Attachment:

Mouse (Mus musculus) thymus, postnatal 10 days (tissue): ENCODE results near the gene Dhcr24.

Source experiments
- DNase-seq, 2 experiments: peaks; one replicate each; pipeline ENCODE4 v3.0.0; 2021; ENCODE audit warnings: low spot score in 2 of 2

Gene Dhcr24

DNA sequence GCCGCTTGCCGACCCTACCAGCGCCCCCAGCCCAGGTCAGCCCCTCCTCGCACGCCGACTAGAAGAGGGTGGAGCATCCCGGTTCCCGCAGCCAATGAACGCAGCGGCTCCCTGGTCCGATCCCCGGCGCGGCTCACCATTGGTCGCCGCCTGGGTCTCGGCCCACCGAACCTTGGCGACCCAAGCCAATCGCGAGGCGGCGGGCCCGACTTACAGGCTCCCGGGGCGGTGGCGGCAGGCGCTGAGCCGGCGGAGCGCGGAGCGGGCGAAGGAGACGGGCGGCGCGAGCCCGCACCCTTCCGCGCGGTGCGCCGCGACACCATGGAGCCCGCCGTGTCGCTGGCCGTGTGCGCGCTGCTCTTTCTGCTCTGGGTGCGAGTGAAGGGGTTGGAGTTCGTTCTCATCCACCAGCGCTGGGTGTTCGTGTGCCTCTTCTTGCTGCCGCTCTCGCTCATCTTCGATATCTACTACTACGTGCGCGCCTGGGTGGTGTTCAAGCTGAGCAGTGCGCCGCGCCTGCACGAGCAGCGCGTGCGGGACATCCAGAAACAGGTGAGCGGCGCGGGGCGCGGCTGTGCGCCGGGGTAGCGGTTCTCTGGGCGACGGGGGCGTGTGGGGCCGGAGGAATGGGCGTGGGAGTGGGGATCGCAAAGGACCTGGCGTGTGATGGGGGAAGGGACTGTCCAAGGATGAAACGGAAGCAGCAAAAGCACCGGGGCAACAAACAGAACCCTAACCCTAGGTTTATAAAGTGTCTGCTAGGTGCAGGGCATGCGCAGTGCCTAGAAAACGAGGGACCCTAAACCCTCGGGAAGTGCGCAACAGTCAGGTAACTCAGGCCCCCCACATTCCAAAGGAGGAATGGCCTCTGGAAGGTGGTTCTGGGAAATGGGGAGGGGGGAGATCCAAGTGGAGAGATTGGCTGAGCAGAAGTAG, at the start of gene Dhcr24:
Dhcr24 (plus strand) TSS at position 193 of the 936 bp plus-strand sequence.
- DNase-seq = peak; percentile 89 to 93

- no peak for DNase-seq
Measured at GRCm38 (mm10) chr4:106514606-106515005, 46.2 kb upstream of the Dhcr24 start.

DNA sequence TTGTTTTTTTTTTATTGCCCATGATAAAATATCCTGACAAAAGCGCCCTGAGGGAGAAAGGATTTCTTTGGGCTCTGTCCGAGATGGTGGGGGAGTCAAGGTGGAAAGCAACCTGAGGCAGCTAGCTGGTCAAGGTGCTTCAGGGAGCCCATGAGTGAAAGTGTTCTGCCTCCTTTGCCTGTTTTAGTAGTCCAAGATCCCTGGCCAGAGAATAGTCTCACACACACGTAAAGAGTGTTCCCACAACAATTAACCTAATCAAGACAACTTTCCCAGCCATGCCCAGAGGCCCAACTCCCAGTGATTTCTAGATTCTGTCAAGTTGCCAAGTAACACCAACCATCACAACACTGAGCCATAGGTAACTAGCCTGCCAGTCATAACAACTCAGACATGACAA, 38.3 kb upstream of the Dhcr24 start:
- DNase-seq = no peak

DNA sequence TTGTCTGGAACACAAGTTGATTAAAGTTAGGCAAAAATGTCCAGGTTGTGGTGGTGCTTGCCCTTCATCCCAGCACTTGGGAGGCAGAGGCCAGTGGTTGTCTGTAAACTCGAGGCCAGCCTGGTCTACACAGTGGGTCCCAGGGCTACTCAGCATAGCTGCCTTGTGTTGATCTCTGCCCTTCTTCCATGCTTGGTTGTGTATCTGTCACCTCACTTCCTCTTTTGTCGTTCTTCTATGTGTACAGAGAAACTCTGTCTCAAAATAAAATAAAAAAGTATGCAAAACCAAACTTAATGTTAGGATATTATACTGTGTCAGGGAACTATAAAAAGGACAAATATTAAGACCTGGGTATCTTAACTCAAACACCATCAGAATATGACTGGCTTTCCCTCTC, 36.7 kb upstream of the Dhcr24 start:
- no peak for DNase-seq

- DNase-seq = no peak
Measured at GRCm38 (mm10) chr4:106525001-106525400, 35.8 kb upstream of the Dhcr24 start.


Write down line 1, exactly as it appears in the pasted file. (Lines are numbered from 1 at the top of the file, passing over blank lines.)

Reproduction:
Mouse (Mus musculus) thymus, postnatal 10 days (tissue): ENCODE results near the gene Dhcr24.